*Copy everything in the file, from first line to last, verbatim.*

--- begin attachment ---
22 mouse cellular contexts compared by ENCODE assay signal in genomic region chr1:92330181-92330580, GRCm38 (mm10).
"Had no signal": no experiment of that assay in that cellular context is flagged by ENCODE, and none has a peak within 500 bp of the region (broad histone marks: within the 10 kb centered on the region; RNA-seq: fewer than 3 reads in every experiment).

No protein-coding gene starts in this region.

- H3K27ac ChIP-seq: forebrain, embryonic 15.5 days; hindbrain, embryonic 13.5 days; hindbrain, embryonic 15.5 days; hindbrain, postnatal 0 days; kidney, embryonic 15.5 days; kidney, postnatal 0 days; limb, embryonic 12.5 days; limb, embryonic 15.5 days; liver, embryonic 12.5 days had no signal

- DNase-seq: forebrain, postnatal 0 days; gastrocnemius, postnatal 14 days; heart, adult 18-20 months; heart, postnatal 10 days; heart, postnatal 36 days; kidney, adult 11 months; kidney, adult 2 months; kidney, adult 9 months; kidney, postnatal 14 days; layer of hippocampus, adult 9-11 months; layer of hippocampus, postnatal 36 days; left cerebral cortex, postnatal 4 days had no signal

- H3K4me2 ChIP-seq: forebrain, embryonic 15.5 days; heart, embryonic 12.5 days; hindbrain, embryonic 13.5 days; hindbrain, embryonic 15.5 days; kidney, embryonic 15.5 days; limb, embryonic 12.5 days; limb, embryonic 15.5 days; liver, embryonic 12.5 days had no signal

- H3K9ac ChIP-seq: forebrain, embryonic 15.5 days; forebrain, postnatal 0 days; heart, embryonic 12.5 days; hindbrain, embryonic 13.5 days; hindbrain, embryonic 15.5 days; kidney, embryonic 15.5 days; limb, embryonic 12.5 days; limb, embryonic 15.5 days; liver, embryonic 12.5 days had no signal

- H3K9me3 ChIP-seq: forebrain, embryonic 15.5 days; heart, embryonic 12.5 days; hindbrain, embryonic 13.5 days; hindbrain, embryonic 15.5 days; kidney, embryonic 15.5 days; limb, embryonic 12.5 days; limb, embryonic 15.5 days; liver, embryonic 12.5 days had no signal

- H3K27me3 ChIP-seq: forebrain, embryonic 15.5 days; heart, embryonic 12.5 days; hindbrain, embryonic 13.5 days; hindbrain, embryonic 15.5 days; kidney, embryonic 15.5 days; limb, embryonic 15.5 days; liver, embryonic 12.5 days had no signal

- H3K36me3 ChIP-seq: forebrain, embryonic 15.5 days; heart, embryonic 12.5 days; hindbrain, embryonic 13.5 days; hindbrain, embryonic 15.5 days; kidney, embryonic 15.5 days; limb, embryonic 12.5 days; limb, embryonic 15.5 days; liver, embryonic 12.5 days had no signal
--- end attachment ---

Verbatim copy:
22 mouse cellular contexts compared by ENCODE assay signal in genomic region chr1:92330181-92330580, GRCm38 (mm10).
"Had no signal": no experiment of that assay in that cellular context is flagged by ENCODE, and none has a peak within 500 bp of the region (broad histone marks: within the 10 kb centered on the region; RNA-seq: fewer than 3 reads in every experiment).

No protein-coding gene starts in this region.

- H3K27ac ChIP-seq: forebrain, embryonic 15.5 days; hindbrain, embryonic 13.5 days; hindbrain, embryonic 15.5 days; hindbrain, postnatal 0 days; kidney, embryonic 15.5 days; kidney, postnatal 0 days; limb, embryonic 12.5 days; limb, embryonic 15.5 days; liver, embryonic 12.5 days had no signal

- DNase-seq: forebrain, postnatal 0 days; gastrocnemius, postnatal 14 days; heart, adult 18-20 months; heart, postnatal 10 days; heart, postnatal 36 days; kidney, adult 11 months; kidney, adult 2 months; kidney, adult 9 months; kidney, postnatal 14 days; layer of hippocampus, adult 9-11 months; layer of hippocampus, postnatal 36 days; left cerebral cortex, postnatal 4 days had no signal

- H3K4me2 ChIP-seq: forebrain, embryonic 15.5 days; heart, embryonic 12.5 days; hindbrain, embryonic 13.5 days; hindbrain, embryonic 15.5 days; kidney, embryonic 15.5 days; limb, embryonic 12.5 days; limb, embryonic 15.5 days; liver, embryonic 12.5 days had no signal

- H3K9ac ChIP-seq: forebrain, embryonic 15.5 days; forebrain, postnatal 0 days; heart, embryonic 12.5 days; hindbrain, embryonic 13.5 days; hindbrain, embryonic 15.5 days; kidney, embryonic 15.5 days; limb, embryonic 12.5 days; limb, embryonic 15.5 days; liver, embryonic 12.5 days had no signal

- H3K9me3 ChIP-seq: forebrain, embryonic 15.5 days; heart, embryonic 12.5 days; hindbrain, embryonic 13.5 days; hindbrain, embryonic 15.5 days; kidney, embryonic 15.5 days; limb, embryonic 12.5 days; limb, embryonic 15.5 days; liver, embryonic 12.5 days had no signal

- H3K27me3 ChIP-seq: forebrain, embryonic 15.5 days; heart, embryonic 12.5 days; hindbrain, embryonic 13.5 days; hindbrain, embryonic 15.5 days; kidney, embryonic 15.5 days; limb, embryonic 15.5 days; liver, embryonic 12.5 days had no signal

- H3K36me3 ChIP-seq: forebrain, embryonic 15.5 days; heart, embryonic 12.5 days; hindbrain, embryonic 13.5 days; hindbrain, embryonic 15.5 days; kidney, embryonic 15.5 days; limb, embryonic 12.5 days; limb, embryonic 15.5 days; liver, embryonic 12.5 days had no signal